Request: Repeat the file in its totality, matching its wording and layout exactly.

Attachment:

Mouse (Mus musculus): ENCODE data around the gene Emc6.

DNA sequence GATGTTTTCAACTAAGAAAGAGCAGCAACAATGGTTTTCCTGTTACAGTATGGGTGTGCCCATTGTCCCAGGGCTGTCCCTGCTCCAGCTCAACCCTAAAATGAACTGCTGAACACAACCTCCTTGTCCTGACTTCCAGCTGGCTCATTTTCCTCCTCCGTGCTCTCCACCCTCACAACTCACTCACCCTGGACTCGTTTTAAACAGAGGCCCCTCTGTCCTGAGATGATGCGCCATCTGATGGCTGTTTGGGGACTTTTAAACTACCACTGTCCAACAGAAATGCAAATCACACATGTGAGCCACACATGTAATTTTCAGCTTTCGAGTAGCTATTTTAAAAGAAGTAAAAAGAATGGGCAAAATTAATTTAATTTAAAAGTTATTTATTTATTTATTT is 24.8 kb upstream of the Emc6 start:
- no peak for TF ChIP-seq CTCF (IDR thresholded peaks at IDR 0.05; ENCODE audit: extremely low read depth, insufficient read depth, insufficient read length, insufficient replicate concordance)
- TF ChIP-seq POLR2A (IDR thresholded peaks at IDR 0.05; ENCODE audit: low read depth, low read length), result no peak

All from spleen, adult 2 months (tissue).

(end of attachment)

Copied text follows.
Mouse (Mus musculus): ENCODE data around the gene Emc6.

DNA sequence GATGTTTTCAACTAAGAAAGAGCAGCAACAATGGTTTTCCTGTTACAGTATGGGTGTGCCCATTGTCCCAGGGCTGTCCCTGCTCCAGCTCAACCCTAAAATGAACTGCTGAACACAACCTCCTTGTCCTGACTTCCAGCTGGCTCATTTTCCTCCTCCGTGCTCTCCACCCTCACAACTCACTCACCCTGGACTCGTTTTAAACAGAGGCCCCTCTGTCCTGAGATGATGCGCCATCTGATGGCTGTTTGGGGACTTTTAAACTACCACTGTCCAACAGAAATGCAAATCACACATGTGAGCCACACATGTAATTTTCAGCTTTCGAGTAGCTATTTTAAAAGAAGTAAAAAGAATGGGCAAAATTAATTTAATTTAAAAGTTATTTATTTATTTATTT is 24.8 kb upstream of the Emc6 start:
- no peak for TF ChIP-seq CTCF (IDR thresholded peaks at IDR 0.05; ENCODE audit: extremely low read depth, insufficient read depth, insufficient read length, insufficient replicate concordance)
- TF ChIP-seq POLR2A (IDR thresholded peaks at IDR 0.05; ENCODE audit: low read depth, low read length), result no peak

All from spleen, adult 2 months (tissue).